As you walk, your ears pick up subtle cues that help with balance. Hearing loss mutes these important signals, Lin notes. “It also makes your brain work harder just to process sound. This subconscious multitasking may interfere with some of the mental processing needed to walk safely.”
Many Causes, Early Symptoms
Everything from genes and noise exposure to medications, head injuries and infections can play a role in hearing loss. Trouble detecting soft or high-pitched sounds is often the first sign that stereocilia —the delicate hair cells that convert sound waves into electrical signals within the ear—have been damaged. Soft sounds include phone conversations or background noise in settings such as restaurants. High-pitched sounds may include children’s voices. Ringing in the ears, called tinnitus, is another early signal of possible hearing loss.
Hearing Aid Myths That Hold You Back
Can hearing aids reduce these risks? Lin hopes to find out in a new study, still in the planning stages. “These studies have never been done before,” he notes. “What we do know is that there’s no downside to using hearing aids. They help most people who try them. And in those people, they can make all the difference in the world—allowing people to reengage with friends and family and to be more involved again.”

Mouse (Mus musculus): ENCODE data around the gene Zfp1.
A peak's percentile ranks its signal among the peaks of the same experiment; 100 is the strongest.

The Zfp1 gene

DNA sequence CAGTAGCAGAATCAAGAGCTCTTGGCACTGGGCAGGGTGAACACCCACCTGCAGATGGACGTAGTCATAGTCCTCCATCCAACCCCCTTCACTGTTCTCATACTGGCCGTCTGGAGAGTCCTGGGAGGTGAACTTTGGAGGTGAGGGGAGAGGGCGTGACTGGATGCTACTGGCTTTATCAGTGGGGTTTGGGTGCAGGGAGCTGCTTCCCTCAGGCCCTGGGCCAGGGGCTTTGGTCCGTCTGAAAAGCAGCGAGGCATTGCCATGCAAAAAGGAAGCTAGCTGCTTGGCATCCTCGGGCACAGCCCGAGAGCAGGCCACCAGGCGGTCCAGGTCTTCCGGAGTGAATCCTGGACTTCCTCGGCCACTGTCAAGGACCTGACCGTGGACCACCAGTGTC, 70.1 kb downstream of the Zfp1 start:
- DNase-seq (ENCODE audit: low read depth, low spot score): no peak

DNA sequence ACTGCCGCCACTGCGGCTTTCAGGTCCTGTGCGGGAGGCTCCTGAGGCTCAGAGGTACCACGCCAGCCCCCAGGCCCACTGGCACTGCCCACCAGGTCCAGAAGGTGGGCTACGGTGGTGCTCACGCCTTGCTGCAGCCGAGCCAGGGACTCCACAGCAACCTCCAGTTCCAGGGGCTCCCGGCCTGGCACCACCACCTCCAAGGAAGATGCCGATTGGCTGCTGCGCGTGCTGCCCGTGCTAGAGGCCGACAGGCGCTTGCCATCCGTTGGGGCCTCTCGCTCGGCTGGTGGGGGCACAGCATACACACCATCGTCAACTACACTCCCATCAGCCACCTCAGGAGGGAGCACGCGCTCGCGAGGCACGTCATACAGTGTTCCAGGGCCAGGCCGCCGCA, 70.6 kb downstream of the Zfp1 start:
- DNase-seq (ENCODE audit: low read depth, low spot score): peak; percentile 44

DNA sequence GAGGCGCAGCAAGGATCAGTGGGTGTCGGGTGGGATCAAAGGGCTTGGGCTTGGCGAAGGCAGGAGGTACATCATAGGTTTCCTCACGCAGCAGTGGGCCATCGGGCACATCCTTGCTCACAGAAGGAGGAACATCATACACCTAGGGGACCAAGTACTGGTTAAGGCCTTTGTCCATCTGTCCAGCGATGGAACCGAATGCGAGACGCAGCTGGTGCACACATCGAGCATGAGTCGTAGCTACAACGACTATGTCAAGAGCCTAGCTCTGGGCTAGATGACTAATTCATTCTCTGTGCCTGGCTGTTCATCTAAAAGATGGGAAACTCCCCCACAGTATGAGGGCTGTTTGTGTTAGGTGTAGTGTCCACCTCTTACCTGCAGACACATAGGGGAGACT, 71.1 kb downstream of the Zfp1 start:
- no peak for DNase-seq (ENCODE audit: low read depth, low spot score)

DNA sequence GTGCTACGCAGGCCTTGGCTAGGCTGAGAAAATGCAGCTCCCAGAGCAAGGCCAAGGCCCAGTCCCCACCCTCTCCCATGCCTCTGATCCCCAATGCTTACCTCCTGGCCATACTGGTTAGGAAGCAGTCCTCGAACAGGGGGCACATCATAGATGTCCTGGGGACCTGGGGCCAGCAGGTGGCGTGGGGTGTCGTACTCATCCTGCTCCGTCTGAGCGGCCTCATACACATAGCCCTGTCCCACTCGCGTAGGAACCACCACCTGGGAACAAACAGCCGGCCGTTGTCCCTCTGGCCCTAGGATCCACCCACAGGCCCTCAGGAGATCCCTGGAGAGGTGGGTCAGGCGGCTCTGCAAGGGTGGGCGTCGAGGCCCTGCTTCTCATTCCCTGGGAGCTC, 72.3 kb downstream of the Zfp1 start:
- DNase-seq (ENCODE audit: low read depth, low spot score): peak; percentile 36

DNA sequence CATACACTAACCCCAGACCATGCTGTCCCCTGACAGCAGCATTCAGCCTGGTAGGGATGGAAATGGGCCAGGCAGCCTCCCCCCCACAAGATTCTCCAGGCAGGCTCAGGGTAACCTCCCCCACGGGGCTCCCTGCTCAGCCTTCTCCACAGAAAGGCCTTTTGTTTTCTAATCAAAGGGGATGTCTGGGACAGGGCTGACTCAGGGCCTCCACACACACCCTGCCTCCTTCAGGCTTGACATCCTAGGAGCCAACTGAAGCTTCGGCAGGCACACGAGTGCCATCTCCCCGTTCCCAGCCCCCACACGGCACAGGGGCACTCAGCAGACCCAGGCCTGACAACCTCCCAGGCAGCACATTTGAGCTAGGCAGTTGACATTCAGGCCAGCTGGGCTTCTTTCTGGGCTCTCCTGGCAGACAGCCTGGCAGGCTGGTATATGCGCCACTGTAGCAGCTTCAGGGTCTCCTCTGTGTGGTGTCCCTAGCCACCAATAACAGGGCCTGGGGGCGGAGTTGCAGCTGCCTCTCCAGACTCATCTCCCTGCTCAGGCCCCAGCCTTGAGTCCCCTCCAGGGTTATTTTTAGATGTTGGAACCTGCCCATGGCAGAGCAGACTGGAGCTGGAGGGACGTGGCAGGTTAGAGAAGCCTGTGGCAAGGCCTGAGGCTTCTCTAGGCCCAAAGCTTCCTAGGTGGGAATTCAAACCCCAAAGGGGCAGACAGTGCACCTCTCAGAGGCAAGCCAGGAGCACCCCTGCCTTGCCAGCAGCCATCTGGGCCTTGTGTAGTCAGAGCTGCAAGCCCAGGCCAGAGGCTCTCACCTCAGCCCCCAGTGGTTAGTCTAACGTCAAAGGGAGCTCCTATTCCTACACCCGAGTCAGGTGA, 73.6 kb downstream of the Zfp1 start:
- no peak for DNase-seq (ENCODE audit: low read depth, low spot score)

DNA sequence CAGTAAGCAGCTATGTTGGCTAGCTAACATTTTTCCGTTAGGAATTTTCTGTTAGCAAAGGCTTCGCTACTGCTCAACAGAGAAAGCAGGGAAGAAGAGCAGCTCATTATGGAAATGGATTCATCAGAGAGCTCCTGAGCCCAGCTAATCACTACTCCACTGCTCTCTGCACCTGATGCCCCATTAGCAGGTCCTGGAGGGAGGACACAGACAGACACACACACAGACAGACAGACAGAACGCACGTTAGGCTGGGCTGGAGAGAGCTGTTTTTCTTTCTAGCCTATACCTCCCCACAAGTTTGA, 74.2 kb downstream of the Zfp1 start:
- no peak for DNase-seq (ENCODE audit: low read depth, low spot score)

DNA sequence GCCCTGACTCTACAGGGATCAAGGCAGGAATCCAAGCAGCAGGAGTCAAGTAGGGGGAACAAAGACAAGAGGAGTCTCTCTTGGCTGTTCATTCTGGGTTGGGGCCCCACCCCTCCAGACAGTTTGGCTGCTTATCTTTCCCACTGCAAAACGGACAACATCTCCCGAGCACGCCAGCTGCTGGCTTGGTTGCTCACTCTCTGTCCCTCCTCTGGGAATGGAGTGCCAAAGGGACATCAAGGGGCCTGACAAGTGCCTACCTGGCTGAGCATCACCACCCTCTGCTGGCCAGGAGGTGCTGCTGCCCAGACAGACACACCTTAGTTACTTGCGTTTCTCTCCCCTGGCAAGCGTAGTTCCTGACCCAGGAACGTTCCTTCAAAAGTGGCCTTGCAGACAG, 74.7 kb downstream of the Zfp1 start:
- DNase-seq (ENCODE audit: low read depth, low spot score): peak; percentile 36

Although nearly 27 million Americans age 50 and older have hearing loss, only one in seven uses a hearing aid. If you think your hearing has diminished, it’s worth making an appointment with an audiologist for a hearing check, Lin says. If you have hearing loss, don’t let the following myths keep you from getting help.
“My hearing’s not that bad.”
Hearing aid users wait, on average, 10 years before getting help for hearing loss. But during that time, communication with loved ones becomes more difficult, and isolation and health risks increase. “Our findings emphasized just how important it is to be proactive in addressing any hearing declines over time,” says Lin.
“Wearing hearing aids means I’m old, and I’m not ready for that.”
It’s normal to feel worried that hearing loss means you’re aging—and to want to hide it. Plenty of people with a hearing impairment sit silently rather than joining in conversations and activities, because they fear that hearing problems will make them seem helpless or less than competent. The truth: Connecting with others can help your brain stay younger and keep you involved with life.